Guadalupe. And tho' I must say I am naturally compassionate, yet have I been
necessitated sometimes to cause the teeth of those wretches to be broken,
because they would not open their mouths, or be prevailed upon by any
entreaties to feed themselves; and thus have forced some sustenance into their
As the slaves come down to Fida from the inland country, they are put
into a booth, or prison, built for that purpose, near the beach, all of them
together; and when the Europeans are to receive them, every part of every one
of them, to the smallest member, men and women being all stark naked. Such as
are allowed good and sound, are set on one side, and the others by themselves;
which slaves so rejected are there called Mackrons, being above thirty five
years of age, or defective in their limbs, eyes or teeth; or grown grey, or
that have the venereal disease, or any other imperfection. These being set
aside, each of the others, which have passed as good, is marked on the breast,
with a red-
iron, imprinting the mark of the French, English, or Dutch companies, that so
each nation may distinguish their own, and to prevent their being chang'd by
the natives for worse, as they are apt enough to do. In this particular, care
is taken that the women, as tenderest, be not burnt too hard.
The branded slaves, after this, are returned to their former booth, where
the factor is to subsist them at his own charge, which amounts to about two-
a day for each of them, with bread and water, which is all their allowance.
There they continue sometimes ten or fifteen days, till the sea is still
enough to send them aboard; for very often it continues too boisterous for so
long a time, unless in January, February and March, which is commonly the
calmest season: and when it is so, the slaves are carried off by parcels, in
and put aboard the ships in the road. Before they enter the canoes, or come
out of the booth, their former Black masters strip them of every rag they
have, without distinction of men or women; to supply which, in orderly ships,
each of them as they come aboard is allowed a piece of canvas, to wrap around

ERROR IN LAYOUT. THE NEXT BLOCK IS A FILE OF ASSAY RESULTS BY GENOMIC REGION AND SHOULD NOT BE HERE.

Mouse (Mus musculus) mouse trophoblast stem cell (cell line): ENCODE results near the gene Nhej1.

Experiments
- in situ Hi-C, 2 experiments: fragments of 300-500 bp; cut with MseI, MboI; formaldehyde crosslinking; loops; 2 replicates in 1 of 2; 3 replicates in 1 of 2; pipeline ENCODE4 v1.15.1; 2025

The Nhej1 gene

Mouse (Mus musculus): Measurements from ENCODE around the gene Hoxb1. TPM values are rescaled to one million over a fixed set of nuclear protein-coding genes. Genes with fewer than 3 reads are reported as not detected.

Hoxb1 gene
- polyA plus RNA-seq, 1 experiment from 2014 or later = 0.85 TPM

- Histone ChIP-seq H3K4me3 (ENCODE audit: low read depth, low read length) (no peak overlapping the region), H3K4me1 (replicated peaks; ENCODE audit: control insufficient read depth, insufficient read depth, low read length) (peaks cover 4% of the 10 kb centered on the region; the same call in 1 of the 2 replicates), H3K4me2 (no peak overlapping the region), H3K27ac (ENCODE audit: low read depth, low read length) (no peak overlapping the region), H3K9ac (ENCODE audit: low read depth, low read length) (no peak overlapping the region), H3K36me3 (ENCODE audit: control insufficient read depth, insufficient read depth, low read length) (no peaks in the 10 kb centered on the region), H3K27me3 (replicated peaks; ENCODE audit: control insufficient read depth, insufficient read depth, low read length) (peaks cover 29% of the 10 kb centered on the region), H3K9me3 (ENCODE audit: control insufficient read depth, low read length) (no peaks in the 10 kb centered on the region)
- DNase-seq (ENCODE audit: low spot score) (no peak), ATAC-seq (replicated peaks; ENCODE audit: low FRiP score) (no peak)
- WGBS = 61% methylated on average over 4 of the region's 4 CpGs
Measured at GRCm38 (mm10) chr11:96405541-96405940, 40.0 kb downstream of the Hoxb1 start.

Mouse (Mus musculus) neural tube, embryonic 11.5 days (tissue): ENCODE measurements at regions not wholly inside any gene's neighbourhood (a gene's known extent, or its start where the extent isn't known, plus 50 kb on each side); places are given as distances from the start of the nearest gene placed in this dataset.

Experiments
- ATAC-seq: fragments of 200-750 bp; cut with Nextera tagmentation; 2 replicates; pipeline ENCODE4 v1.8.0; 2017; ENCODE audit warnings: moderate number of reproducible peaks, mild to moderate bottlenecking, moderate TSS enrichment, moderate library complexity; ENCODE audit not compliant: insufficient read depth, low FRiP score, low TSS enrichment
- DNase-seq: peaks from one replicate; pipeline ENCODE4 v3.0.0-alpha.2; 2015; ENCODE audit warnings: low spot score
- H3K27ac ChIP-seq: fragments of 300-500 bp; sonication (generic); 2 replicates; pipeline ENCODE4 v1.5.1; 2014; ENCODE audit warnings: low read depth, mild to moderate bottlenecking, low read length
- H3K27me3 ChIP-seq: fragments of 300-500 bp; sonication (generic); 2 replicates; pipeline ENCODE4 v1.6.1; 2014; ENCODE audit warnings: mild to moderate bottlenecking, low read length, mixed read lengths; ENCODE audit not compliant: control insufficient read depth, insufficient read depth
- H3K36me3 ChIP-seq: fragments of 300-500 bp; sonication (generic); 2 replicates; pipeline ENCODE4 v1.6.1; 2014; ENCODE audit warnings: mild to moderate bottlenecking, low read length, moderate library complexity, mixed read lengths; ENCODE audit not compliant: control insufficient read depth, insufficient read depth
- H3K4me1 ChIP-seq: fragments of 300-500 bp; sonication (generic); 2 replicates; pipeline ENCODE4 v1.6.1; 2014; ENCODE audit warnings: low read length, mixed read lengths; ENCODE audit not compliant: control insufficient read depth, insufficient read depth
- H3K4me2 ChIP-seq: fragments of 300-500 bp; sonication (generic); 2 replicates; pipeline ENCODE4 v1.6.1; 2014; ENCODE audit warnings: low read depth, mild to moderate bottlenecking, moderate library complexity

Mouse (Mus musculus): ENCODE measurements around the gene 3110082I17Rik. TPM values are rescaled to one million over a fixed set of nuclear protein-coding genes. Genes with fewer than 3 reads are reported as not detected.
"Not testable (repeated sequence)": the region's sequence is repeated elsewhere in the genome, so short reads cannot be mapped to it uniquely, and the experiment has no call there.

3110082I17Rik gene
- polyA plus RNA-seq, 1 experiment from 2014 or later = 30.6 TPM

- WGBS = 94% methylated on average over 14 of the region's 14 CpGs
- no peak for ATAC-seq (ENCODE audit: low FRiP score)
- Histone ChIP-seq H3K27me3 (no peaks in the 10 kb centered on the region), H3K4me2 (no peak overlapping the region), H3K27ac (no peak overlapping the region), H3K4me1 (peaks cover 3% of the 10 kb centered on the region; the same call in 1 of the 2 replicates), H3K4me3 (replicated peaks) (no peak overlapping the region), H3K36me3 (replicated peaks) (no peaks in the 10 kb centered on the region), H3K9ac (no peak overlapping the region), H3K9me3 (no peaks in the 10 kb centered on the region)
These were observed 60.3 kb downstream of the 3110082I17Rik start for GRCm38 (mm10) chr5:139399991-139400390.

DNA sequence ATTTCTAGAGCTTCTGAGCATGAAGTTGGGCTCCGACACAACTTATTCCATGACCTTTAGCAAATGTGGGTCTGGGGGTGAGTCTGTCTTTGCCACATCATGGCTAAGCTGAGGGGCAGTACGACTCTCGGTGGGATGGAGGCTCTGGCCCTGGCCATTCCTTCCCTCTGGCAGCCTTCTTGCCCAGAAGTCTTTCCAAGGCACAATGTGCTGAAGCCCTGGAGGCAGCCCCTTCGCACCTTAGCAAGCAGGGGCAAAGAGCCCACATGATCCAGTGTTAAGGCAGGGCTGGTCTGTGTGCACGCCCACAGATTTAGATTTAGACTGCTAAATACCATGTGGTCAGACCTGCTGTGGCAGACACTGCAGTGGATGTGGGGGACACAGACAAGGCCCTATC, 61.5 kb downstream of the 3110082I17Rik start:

their waist, which is very acceptable to those poor wretches....
If there happens to be no stock of slaves at Fida, the factor must trust
the Blacks with his goods, to the value of a hundred and fifty, or two hundred
slaves; which goods they carry up into the inland, to buy slaves, at all the
markets, for above two hundred leagues up the country, where they are kept
like cattle in Europe; the slaves sold there being generally prisoners of war,
taken from their enemies, like other booty, and perhaps some few sold by their
own countrymen, in extreme want, or upon a famine; as also some as a
punishment of heinous crimes: tho' many Europeans believe that parents sell
their own children, men their wives and relations, which, if it ever happens,
is so seldom, that it cannot justly be charged upon a whole nation, as a
custom and common practice....
One thing is to be taken notice of by sea-
men, that this Fida and Ardra slaves are of all the others, the most apt to
revolt aboard ships, by a conspiracy carried on amongst themselves; especially
such as are brought down to Fida, from very remote inland countries, who
easily draw others into their plot: for being used to see mens flesh eaten in
their own country, and publick markets held for the purpose, they are very
full of the notion, that we buy and transport them to the same purpose; and
will therefore watch all opportunities to deliver themselves, by assaulting a
ship's crew, and murdering them all, if possible: whereof, we have almost
every year some instances, in one European ship or other, that is filled with
Source: John Barbot, "A Description of the Coasts of North and South Guinea,"
in Thomas Astley and John Churchill, eds., Collection of Voyages and
Travels (London, 1732).